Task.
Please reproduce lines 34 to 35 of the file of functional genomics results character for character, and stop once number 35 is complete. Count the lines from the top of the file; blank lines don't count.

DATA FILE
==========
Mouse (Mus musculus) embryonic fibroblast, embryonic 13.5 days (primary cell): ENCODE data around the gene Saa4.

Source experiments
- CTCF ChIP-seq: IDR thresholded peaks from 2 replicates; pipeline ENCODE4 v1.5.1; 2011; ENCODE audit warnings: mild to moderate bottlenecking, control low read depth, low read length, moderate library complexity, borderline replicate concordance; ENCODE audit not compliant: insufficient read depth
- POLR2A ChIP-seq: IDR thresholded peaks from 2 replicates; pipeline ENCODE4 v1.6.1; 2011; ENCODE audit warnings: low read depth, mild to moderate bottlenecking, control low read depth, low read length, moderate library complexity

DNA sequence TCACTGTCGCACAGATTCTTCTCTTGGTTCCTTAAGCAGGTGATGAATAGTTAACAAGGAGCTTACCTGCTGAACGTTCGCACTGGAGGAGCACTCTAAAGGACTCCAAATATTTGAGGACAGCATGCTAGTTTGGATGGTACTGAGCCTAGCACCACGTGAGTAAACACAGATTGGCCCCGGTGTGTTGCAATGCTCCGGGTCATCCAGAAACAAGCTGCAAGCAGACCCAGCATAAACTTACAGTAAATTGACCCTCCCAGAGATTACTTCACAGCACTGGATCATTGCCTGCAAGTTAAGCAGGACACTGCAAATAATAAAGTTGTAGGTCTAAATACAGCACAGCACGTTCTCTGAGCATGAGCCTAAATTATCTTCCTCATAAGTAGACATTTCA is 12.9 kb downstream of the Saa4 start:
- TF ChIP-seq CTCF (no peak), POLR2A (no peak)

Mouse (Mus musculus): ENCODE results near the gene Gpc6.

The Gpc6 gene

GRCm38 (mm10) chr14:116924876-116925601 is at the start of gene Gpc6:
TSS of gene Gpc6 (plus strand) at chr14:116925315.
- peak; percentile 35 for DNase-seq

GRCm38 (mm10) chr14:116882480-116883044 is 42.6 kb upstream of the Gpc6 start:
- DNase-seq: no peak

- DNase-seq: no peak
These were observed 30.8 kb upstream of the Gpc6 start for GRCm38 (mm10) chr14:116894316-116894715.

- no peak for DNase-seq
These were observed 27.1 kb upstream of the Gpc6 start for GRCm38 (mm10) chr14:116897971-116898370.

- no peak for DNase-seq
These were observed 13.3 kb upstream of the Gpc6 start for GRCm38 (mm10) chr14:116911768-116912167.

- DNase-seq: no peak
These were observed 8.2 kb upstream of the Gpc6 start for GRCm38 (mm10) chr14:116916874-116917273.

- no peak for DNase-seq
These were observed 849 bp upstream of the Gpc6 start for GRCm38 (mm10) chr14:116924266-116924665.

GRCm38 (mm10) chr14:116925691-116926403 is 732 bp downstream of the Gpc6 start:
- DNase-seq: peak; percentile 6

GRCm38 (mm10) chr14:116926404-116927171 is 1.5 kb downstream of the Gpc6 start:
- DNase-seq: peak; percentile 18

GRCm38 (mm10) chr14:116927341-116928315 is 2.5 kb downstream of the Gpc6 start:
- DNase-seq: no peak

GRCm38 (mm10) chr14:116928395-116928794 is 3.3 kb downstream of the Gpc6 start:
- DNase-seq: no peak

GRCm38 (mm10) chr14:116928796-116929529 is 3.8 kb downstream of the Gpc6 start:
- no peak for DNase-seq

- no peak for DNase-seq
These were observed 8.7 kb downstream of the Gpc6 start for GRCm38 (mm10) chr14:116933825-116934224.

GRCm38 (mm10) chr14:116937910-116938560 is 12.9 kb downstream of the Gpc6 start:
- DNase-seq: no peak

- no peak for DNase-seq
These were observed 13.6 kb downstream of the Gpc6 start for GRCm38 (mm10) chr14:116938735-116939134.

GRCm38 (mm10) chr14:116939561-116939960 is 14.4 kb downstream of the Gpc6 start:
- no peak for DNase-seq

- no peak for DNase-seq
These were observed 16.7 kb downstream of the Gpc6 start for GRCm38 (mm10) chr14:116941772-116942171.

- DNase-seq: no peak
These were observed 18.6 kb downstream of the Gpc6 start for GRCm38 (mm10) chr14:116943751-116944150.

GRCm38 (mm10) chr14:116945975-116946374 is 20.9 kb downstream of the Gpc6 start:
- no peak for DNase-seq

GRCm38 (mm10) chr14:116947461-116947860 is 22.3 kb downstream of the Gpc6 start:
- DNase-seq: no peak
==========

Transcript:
- no peak for DNase-seq
These were observed 8.7 kb downstream of the Gpc6 start for GRCm38 (mm10) chr14:116933825-116934224.